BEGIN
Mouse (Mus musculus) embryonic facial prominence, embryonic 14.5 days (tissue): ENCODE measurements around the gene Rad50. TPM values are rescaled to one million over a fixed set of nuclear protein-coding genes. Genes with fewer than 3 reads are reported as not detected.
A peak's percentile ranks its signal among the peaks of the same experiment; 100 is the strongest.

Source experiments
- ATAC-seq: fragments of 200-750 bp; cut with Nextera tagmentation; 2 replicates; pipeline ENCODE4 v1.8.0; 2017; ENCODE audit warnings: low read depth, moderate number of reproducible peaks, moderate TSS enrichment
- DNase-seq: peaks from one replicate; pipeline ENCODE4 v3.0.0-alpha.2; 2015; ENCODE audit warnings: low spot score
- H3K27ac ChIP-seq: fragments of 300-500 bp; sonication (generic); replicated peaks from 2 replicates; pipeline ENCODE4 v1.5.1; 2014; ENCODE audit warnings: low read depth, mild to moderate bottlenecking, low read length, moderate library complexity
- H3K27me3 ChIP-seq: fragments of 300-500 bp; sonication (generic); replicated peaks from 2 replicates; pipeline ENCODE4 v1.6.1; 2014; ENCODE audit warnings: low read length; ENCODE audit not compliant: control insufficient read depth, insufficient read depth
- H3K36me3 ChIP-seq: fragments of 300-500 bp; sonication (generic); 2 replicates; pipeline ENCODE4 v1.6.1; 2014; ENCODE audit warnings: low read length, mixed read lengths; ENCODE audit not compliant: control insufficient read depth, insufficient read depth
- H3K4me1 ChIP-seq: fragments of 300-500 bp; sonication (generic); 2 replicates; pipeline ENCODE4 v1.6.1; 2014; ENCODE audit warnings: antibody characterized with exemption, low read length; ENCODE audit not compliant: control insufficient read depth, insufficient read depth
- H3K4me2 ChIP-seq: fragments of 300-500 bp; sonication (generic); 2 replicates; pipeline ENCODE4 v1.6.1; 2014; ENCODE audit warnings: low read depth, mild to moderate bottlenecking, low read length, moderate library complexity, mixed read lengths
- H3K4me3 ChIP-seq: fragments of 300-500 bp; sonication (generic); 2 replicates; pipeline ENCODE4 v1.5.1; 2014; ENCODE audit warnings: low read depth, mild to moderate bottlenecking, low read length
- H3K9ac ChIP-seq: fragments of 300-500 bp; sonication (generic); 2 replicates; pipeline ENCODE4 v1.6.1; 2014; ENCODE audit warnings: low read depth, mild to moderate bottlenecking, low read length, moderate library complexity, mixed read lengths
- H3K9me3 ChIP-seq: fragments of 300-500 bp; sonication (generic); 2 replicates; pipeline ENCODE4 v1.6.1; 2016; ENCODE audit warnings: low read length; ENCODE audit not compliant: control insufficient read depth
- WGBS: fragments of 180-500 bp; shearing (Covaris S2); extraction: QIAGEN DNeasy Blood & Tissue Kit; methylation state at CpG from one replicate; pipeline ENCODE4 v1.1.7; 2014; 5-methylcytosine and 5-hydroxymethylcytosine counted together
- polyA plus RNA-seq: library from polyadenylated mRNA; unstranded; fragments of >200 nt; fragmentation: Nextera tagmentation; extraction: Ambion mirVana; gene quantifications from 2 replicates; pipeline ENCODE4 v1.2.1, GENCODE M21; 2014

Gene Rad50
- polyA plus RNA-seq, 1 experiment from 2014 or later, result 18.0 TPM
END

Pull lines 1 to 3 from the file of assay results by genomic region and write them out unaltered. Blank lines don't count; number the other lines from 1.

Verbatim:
Mouse (Mus musculus) embryonic facial prominence, embryonic 14.5 days (tissue): ENCODE measurements around the gene Rad50. TPM values are rescaled to one million over a fixed set of nuclear protein-coding genes. Genes with fewer than 3 reads are reported as not detected.
A peak's percentile ranks its signal among the peaks of the same experiment; 100 is the strongest.

Source experiments